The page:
Report for 2011



By Angie Bowie Barnett 03/01/2011


          Dying of any disease apart from old age is not a good way to go. What characteristics contribute to an at risk health profile? Poor nutrition, stressful employment or no employment at all, not enough physical exercise or poor choices with stimulants or recreational sex partners, these unhealthy profiles could fit any one of us at one stage during our lives. If these behaviors last longer than a random foray into lunacy they can result in catching other STDS or to infection by the HIV virus. Use a condom or say no until you have learned more about a sexual partner. Stay healthy, active and alert to unsafe situations. But these precautionary words are not always enough. Other actions like borrowing needles for drug sharing, transfusions of infected blood, AIDS is a mainstream killer if neglected and a sleeping assassin if one is a carrier.

 There are drugs available at a price which can lengthen survival rates by years and often decades. So we know how to slow down the viral attack, we are just at a loss to completely exterminate it and stop its replication. HIV progresses and survives by changing enough to escape detection or to dupe a defense to stop the spread of the infection by camouflaging its cells and slipping through to replicate. This ability is what has stopped the successful development of an AIDS vaccine. The ability to change or go stealth is an extra obstacle in the fight to cure AIDS that we must overcome.

 The world has a right to expect some sort of progress in the race, the slowest race in history, to find a cure for AIDS and Cancer. These two diseases are the most long-running shows of sorrow and despair in human history. What better way to deflect attention from the real crimes going on in government if you stir up a mess over here and get everyone talking about funding to cure a disease, which removes attention away from the other crimes being planned and executed by covert departments within international governments.

 A world without disease is a perfectly acceptable way to view the future.   Curing disease allows folks to plan a life. The same way birth control gave two people the opportunity to plan a family as opposed to random births, so disease control frees up a huge amount of money for other activities.

The best place to get a world-wide post-card of the AIDS situation in 2011 is at the World Health Organization, the medical arm of the United Nations and the American Center for Disease Control in Atlanta. The CDC is important as the USA has many AIDS patients and a medium-rate response to the situation. The United Nations fights AIDS globally with around $16 billion per annum. U.N. Secretary General Ban Ki Moon was speaking in New York about the necessity to make the money go further as the number of AIDS cases increase internationally.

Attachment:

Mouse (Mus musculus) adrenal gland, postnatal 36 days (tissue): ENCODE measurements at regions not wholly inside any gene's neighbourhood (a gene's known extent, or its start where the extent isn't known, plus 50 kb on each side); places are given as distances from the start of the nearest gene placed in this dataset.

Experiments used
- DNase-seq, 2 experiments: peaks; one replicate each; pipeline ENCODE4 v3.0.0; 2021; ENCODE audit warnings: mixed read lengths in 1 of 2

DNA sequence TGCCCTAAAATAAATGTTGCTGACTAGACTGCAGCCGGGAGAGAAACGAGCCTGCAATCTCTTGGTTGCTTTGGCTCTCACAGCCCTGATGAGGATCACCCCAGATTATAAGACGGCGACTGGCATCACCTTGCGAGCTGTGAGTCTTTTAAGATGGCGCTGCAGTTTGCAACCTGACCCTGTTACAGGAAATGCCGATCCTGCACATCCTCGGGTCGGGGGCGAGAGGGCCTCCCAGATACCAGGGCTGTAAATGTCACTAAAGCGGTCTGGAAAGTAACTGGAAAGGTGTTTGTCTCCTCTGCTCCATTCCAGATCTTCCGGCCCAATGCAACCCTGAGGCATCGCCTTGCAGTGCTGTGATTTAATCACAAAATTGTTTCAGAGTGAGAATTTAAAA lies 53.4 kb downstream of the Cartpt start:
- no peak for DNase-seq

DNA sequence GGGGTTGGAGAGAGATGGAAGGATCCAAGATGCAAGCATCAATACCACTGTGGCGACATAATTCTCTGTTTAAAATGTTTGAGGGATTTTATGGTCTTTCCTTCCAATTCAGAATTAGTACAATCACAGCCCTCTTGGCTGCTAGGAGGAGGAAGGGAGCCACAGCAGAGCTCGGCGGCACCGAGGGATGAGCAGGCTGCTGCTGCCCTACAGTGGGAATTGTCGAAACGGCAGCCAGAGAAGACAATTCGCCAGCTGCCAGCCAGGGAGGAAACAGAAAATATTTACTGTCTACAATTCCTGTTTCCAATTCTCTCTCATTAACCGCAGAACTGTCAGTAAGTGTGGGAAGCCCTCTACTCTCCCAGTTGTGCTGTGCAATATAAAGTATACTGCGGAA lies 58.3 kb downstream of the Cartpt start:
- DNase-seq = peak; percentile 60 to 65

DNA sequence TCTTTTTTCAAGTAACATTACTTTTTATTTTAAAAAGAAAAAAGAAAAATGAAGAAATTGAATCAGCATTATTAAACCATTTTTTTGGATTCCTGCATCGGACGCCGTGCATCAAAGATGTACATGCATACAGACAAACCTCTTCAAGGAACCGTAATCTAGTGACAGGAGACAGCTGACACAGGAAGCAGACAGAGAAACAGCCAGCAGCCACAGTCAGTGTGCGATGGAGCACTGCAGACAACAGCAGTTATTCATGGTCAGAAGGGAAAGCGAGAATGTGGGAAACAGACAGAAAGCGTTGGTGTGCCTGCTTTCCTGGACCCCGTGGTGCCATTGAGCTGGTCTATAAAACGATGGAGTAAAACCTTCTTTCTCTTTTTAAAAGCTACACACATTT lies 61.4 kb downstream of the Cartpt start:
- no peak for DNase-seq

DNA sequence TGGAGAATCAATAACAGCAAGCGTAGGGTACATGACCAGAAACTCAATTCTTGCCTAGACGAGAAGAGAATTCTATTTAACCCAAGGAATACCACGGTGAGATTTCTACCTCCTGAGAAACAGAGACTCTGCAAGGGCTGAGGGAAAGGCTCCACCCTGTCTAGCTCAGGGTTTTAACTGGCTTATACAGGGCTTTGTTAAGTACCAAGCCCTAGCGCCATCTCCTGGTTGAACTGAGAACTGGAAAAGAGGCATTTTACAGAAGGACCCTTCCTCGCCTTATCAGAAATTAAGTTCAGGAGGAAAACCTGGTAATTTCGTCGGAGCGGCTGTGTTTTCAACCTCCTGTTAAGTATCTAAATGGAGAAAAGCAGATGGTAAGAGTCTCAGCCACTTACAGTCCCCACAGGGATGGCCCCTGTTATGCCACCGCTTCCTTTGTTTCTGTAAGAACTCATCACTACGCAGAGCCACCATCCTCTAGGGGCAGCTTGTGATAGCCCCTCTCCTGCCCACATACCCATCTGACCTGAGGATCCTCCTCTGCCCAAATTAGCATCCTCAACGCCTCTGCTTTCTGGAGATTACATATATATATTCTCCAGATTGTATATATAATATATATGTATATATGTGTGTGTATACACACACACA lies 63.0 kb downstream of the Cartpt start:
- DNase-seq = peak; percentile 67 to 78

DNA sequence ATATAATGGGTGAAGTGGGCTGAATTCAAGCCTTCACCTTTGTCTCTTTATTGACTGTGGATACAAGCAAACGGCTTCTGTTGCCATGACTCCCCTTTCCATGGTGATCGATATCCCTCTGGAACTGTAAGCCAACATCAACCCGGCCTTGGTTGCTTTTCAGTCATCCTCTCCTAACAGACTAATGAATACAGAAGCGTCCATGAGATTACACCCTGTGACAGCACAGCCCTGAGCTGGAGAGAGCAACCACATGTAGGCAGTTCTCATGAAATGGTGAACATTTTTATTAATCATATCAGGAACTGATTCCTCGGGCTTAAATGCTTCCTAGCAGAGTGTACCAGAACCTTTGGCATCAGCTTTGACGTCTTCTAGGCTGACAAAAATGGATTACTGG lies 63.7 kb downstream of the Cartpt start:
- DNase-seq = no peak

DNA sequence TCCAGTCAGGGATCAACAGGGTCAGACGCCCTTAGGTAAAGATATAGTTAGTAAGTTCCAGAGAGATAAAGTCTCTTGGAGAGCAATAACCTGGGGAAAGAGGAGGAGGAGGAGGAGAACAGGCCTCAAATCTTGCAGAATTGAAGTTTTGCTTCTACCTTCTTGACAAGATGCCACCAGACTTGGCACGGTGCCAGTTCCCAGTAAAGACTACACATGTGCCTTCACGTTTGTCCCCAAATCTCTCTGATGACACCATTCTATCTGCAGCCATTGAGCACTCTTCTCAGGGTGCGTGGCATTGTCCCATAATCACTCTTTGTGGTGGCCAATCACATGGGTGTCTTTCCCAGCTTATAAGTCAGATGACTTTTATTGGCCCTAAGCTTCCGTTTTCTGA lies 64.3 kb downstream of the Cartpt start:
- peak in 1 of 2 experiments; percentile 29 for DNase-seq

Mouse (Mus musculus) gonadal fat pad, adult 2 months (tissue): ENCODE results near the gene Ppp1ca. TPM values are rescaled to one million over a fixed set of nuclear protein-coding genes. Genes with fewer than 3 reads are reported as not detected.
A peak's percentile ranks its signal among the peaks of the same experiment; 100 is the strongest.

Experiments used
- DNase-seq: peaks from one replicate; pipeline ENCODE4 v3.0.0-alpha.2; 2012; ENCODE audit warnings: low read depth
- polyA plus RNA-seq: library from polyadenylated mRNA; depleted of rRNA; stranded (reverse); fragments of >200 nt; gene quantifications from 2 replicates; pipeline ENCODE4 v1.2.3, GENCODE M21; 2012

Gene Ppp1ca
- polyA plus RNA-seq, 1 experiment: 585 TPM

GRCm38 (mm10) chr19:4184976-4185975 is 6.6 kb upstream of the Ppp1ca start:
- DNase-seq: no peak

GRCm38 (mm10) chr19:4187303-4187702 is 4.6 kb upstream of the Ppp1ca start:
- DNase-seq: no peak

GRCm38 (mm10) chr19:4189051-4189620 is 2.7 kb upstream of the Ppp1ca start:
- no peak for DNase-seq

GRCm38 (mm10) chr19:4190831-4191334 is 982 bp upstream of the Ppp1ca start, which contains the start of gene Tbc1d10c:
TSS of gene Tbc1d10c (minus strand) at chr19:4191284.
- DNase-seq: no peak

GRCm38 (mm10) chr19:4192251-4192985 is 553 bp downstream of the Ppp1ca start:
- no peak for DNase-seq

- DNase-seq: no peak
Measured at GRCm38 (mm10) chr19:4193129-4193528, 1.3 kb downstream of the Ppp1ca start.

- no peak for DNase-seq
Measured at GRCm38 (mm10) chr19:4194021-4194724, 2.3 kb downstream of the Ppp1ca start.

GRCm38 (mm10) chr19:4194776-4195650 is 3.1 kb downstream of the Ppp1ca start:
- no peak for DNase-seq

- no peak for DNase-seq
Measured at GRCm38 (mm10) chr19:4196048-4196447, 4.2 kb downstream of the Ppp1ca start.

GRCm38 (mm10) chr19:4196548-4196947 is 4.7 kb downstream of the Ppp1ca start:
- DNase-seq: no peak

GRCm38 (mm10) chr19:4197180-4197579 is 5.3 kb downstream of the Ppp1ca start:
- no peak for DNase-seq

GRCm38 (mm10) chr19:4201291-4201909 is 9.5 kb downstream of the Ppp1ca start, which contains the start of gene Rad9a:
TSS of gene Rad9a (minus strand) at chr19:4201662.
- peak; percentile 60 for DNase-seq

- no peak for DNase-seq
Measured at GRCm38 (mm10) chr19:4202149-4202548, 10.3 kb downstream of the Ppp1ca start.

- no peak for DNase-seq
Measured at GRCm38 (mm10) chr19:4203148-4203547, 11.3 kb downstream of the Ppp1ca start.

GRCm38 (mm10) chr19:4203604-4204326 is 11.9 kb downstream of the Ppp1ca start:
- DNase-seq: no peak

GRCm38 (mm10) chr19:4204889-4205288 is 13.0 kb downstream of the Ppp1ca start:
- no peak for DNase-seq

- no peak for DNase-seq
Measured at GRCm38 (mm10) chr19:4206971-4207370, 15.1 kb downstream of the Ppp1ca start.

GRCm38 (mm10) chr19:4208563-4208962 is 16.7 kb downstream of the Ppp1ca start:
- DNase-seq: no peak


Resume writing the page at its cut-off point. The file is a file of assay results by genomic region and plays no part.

Other players have shown up as part of the fight against AIDS. In September, 2010 The Global HIV Vaccine Enterprise delivered a Scientific Strategic Plan, which presented a strategy to expand recent progress in HIV Vaccine Research after a promising trial in Thailand; more than 400 scientists worldwide participated in the Plan Development. They will be holding an international conference in Thailand in September 12-15 of 2011[i]

Here’s a recap for our younger readers:

 The World Health Organization defines AIDS as a retrovirus that infects cells of the immune system destroying their function. The patient weakens and dies. It may take 10-15 years for the disease to reach the critical stage called AIDS.  ART – anti-retroviral drugs can slow down the development of the disease but when the advanced stages of the infection set in, it is possible to further complicate one’s health issues with any of 20 opportunistic infections or cancers.  Another side effect of lowered immune systems is the invasion of opportunistic infections like tuberculosis. Tuberculosis has made a re-appearance and complicated the deaths of a quarter of the terminal HIV cases in Africa.[ii]

The World Health Organization provides us with international statistics and data and it is easier to understand the enormity of the international AIDS/HIV problem. There are 33.4 million cases worldwide amongst low and middle income countries. In 2008 another 2.7 million people were infected. 27 million folks have died so far on the planet from AIDS since 1983.

 ART drugs prolong life and allow AIDS victims to function and have quality of life. Being able to pay for and distribute these drugs to AIDS patients worldwide is the most important challenge at the moment. By supplying these drugs to folks who are HIV positive, their lives can be prolonged until a cure is found for the disease. Without ART drugs, full-blown AIDS is far more severe and the chances of survival is not good. But there’s always hope and there’s always the promise of a cure. At the moment 5.2 million HIV positive cases in low and middle income countries out of 33.4 million cases worldwide are able to access ART drugs.